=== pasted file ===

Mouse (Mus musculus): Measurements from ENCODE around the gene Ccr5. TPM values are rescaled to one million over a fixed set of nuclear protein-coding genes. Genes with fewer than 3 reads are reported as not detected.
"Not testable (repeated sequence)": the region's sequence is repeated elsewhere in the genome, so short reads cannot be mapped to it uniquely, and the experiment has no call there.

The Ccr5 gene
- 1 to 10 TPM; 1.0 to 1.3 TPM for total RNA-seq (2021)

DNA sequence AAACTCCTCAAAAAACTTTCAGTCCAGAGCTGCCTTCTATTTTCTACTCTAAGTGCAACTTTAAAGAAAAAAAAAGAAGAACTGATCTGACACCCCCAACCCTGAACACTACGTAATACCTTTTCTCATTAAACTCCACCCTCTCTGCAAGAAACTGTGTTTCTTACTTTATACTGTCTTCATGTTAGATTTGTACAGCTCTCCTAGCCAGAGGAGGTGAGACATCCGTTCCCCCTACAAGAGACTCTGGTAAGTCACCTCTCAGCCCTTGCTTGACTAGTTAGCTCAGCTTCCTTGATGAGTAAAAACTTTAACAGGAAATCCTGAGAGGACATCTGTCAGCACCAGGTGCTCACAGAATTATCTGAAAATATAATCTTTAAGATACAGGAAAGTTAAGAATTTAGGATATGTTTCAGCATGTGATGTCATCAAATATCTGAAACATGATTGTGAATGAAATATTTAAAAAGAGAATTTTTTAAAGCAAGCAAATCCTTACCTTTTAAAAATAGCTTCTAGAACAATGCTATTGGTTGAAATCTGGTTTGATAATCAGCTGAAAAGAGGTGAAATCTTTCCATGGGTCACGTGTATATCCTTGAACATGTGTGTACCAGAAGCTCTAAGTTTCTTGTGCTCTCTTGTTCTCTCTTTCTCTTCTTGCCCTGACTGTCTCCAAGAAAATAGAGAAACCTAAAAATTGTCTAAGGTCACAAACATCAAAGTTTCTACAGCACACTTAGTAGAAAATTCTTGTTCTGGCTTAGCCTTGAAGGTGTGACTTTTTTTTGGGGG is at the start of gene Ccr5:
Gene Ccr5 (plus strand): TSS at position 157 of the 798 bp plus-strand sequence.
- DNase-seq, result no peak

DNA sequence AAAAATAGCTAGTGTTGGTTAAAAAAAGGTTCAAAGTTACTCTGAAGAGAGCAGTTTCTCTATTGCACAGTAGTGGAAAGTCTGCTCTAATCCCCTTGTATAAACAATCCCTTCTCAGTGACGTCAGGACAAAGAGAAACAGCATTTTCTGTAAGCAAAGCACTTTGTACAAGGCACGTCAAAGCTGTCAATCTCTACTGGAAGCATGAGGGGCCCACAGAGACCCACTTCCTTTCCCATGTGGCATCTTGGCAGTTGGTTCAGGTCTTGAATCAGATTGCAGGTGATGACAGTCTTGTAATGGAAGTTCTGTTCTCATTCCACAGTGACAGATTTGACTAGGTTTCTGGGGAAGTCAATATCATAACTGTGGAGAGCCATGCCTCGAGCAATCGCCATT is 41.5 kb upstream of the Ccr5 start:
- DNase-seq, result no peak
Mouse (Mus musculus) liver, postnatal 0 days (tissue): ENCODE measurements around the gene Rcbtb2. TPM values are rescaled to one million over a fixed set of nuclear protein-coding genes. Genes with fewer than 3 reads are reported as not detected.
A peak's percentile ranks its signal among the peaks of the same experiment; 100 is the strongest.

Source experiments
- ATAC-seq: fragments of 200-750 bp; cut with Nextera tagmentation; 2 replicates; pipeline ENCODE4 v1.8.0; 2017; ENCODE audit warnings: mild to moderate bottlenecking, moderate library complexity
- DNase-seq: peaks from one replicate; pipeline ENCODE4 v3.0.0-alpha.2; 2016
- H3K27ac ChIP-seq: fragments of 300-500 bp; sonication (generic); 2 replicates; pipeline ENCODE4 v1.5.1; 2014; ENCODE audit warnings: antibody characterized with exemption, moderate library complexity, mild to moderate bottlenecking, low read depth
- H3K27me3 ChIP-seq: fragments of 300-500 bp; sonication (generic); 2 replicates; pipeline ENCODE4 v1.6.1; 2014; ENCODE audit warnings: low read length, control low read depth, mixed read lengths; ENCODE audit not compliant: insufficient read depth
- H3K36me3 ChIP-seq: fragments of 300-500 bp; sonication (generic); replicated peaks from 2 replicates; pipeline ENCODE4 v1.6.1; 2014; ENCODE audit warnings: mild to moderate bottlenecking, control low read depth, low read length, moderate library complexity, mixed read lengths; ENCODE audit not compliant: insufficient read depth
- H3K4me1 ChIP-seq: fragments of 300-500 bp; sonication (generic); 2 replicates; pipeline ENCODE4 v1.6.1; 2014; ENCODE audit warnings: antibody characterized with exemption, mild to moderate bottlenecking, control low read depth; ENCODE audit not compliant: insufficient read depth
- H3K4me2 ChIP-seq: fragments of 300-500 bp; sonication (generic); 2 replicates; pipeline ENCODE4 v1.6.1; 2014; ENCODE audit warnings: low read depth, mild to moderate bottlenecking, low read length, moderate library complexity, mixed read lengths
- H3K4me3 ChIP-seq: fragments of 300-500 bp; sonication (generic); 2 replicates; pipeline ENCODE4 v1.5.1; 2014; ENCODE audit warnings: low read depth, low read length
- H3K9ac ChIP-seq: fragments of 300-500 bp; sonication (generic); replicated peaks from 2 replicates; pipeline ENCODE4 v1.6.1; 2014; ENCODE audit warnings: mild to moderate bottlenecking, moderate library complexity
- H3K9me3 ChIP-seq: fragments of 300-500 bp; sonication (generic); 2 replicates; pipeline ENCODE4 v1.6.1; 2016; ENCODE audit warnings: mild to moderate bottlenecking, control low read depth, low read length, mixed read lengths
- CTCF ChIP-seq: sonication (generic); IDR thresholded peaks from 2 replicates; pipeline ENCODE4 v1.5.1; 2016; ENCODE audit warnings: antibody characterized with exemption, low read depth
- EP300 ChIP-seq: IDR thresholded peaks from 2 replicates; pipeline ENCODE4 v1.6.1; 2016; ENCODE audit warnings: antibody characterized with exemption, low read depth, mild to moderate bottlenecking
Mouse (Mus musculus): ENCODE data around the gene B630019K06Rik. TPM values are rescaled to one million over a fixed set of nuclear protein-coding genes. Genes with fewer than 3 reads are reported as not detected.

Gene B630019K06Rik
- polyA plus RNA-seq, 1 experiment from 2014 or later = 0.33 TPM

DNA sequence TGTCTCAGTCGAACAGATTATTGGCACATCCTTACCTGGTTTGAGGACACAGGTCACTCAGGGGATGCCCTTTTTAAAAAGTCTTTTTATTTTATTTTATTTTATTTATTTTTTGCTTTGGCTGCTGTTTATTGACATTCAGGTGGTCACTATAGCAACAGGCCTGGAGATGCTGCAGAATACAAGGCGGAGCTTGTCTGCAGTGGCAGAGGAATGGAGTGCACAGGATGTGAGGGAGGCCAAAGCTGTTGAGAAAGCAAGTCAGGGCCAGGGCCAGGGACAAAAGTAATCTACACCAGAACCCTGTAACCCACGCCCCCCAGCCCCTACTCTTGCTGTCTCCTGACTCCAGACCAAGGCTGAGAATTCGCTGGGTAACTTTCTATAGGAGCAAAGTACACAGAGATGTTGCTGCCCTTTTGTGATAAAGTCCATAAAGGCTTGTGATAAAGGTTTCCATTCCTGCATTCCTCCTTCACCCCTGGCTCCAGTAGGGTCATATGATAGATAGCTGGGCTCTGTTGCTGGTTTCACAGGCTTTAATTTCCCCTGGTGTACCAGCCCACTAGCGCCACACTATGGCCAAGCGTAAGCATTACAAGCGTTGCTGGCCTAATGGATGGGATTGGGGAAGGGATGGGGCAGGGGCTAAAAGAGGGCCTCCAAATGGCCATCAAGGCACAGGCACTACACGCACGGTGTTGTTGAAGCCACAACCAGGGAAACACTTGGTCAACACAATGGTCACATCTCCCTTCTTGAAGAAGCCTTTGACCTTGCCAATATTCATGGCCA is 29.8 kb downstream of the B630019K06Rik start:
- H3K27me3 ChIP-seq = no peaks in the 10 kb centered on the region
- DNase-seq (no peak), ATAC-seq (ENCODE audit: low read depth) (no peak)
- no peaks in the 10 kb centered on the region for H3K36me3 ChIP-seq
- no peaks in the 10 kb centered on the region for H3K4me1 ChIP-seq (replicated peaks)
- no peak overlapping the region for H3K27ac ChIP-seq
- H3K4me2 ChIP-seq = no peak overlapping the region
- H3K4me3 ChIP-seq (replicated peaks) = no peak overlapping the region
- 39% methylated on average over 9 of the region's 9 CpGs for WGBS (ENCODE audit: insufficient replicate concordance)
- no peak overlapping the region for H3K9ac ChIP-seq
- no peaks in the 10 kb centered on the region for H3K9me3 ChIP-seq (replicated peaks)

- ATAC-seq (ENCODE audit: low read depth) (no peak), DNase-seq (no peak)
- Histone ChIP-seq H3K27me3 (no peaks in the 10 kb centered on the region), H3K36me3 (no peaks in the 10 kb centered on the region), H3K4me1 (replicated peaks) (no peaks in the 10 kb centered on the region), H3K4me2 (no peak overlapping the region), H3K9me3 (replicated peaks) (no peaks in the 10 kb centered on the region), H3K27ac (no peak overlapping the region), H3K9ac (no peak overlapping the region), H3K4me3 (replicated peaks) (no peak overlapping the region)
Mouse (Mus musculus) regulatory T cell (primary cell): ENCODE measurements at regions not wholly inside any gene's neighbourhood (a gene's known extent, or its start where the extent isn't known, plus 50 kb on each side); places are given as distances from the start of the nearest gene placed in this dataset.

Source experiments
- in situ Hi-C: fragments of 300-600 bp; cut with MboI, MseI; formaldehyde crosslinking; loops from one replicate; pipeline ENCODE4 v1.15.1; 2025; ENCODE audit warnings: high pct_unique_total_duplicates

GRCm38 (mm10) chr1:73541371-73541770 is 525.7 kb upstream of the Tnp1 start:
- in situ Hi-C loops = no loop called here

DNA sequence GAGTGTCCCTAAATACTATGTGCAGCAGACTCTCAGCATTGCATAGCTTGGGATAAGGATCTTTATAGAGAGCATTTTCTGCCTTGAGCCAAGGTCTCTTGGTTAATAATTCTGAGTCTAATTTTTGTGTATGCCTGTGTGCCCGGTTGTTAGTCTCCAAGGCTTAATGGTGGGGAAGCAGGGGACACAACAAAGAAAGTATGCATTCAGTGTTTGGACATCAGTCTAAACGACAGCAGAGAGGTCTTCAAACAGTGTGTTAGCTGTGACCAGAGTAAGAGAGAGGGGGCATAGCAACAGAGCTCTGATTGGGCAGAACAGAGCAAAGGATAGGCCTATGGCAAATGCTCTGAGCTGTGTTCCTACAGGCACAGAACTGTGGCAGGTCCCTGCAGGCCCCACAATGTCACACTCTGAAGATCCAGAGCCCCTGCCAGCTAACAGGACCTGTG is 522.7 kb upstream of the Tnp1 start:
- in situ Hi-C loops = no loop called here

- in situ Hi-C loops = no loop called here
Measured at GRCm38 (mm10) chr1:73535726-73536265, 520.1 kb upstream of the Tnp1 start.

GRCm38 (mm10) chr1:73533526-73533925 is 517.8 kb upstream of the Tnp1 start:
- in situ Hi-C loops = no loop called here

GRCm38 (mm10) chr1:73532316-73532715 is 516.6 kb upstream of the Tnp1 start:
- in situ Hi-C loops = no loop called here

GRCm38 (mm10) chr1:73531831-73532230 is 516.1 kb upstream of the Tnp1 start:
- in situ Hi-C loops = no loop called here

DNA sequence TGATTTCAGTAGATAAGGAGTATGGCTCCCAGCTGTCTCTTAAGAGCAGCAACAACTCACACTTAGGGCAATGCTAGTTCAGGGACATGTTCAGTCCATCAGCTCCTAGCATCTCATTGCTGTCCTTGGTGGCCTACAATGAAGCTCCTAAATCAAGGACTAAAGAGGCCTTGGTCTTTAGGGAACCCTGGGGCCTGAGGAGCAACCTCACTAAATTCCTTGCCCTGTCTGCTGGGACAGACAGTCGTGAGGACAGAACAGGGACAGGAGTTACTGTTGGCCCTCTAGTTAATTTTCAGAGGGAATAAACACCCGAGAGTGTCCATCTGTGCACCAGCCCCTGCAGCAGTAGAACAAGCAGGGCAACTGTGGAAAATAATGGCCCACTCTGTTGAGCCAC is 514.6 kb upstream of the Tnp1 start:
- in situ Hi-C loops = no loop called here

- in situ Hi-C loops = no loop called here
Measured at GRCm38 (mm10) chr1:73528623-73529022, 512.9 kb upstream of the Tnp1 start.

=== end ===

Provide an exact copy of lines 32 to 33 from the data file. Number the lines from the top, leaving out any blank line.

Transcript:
- no peaks in the 10 kb centered on the region for H3K4me1 ChIP-seq (replicated peaks)
- no peak overlapping the region for H3K27ac ChIP-seq